Beyond Environmental Management to Quantifiable Pollution Management

  • Rhys Rowland-Jones

    Student thesis: Doctoral Thesis


    Stakeholders increasingly have a heightened expectation of organisational
    commitment to good environmental and societal practice. Proponents of the
    link between environmental and financial performance have argued that pollution reduction provides future cost savings by increasing efficiency, reducing compliance costs, and minimising future liabilities. Environmental
    management systems such as BS EN ISO 14001:1996 or the Eco-Management
    and Audit Scheme (EMAS) do not require organisations to comment on overall environmental performance. BS EN ISO 14001: 1996 simply advocates that the organisation should have viewed each particular function of the business process and applied a self- formulated quantitative / qualitative analysis to the function in question, providing no incentive to add a level of independently verifiable transparency to the analysis process.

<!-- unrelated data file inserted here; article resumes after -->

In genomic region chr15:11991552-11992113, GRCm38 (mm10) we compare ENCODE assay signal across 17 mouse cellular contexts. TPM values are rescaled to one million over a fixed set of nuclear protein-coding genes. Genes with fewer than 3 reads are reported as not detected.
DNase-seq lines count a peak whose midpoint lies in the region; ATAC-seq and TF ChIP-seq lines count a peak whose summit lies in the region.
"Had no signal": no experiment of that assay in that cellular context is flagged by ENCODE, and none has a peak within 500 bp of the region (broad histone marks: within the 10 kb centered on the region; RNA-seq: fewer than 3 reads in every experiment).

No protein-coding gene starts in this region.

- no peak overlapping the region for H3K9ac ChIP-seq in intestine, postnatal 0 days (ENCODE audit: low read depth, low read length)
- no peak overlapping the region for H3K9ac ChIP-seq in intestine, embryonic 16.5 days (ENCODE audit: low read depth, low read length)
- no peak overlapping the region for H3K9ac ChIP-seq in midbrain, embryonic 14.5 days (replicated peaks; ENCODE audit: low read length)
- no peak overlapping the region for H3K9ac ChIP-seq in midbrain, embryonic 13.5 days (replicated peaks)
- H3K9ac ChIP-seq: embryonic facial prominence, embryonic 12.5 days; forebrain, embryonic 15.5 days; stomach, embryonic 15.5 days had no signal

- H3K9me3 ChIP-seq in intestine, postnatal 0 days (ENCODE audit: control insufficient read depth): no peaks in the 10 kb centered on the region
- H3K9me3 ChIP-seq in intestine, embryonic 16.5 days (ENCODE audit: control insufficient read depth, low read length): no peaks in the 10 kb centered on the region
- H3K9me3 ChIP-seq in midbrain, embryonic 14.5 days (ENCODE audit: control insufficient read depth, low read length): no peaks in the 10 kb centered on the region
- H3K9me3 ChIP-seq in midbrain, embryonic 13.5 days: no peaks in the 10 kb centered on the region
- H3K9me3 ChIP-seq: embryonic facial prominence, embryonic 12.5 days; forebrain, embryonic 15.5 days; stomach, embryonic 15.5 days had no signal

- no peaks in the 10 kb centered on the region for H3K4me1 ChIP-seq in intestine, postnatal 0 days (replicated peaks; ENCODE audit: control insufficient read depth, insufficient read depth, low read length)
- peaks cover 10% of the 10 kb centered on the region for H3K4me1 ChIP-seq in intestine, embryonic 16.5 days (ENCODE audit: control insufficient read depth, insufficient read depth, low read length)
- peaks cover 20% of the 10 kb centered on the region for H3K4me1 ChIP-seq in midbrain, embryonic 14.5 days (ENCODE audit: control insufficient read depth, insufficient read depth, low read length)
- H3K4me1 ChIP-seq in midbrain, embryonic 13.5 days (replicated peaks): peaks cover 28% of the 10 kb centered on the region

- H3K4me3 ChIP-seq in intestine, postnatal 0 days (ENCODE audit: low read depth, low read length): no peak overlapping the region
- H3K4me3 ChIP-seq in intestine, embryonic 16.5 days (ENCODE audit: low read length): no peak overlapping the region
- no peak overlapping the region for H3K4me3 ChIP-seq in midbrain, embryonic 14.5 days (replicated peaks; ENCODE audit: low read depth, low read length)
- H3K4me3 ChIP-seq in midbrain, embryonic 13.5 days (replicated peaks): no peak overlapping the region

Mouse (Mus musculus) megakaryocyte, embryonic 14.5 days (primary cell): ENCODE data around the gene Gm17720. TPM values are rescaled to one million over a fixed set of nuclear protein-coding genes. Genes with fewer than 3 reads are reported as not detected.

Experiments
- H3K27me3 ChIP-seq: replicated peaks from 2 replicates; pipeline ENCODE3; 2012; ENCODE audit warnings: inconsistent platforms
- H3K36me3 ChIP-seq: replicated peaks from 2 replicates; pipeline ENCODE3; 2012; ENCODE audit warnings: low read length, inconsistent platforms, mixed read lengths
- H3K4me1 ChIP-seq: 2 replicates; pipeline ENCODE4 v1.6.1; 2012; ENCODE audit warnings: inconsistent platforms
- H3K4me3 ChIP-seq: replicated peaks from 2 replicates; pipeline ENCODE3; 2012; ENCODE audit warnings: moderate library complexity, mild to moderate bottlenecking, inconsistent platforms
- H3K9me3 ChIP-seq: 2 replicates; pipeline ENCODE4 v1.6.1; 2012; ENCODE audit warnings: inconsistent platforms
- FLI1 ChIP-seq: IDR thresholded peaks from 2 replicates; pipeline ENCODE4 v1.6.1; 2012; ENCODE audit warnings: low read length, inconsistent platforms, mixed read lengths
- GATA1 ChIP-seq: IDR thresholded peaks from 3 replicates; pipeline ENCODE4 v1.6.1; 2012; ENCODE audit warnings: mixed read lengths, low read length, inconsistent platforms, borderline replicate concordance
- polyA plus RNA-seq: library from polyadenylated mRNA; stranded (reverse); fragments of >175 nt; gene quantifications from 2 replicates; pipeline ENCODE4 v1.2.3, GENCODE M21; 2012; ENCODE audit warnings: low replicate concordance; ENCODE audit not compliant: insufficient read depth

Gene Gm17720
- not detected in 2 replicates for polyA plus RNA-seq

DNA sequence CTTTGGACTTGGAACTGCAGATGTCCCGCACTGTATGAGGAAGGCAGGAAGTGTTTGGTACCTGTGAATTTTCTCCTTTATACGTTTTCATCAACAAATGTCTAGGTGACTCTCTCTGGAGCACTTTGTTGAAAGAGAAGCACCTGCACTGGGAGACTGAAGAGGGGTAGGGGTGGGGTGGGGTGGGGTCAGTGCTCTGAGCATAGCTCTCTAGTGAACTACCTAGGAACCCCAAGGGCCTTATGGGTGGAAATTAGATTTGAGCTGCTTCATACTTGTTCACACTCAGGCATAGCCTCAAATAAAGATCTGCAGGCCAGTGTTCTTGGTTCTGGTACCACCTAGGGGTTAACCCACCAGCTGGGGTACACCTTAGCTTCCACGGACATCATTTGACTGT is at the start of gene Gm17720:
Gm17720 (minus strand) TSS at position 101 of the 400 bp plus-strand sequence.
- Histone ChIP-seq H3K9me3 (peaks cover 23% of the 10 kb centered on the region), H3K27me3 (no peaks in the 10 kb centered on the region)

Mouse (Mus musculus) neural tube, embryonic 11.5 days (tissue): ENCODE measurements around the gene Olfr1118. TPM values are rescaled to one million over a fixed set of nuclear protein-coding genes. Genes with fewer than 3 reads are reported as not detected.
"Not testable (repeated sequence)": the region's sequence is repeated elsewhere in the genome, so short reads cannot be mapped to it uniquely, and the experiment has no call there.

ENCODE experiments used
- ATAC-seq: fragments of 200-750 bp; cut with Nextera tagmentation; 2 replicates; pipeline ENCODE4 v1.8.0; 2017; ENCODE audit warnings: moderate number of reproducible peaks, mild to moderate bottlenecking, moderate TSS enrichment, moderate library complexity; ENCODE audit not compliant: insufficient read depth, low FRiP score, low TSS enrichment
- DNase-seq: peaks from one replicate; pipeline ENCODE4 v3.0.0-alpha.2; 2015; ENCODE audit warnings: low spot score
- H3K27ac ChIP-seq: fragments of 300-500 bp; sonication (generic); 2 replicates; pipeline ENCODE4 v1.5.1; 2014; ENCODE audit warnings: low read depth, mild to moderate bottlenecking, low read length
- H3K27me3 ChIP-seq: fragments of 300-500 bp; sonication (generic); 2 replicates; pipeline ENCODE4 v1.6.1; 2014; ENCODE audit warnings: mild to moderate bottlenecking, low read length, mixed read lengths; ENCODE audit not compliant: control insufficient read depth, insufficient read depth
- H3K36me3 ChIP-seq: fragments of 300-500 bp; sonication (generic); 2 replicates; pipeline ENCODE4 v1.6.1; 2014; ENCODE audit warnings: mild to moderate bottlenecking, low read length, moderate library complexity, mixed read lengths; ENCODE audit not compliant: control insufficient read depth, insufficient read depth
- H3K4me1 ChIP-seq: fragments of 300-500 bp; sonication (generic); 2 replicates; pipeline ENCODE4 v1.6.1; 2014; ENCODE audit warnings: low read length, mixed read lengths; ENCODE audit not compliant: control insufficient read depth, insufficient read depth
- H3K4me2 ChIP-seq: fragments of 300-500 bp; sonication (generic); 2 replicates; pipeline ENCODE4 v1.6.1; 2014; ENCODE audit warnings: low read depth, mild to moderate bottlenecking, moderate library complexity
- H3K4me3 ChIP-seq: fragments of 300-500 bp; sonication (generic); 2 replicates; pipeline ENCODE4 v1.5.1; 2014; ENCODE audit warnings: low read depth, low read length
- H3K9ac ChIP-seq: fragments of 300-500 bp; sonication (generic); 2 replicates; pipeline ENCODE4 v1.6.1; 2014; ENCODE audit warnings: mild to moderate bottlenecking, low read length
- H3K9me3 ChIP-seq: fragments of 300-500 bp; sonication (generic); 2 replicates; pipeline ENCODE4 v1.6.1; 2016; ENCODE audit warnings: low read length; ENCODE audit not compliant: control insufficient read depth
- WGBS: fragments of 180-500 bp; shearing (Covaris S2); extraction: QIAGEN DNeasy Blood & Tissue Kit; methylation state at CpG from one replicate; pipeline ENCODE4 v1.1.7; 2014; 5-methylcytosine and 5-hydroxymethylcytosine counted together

This thesis investigates whether it is possible to develop an environmental
    management system that is capable of delivering a quantitative social /
    economic statement based on the pollutant aspects / effects of the organisation.

    A model for quantitative pollution management (QPM) is developed, and a scoring mechanism is defined which enables an indicator of pollution performance to be derived. This indicator reviews the organisation as a whole
    system, as well as commenting on its constituent parts. The indicator is based
    upon evaluation of five areas, those of management /leadership, inputs, controls, activities, and outputs. The model is tested in industry by an audit of
    a manufacturing organisation in South Wales, and a numeric QPM indicator is
    derived. The numeric QPM indicator is subsequently considered by means of a
    qualitative interpretation of the quantitative indicator score. The qualitative
    interpretation is then considered against the impression of the organisation
    gained by the author during the conduct of the audit.

    Potential future work in relation to QPM is considered, and the possible application of the concepts of fuzzy logic to QPM is given.

    Date of AwardMar 2003
    Original languageEnglish
    SupervisorHefin Rowlands (Supervisor)


    • pollution, environmental management

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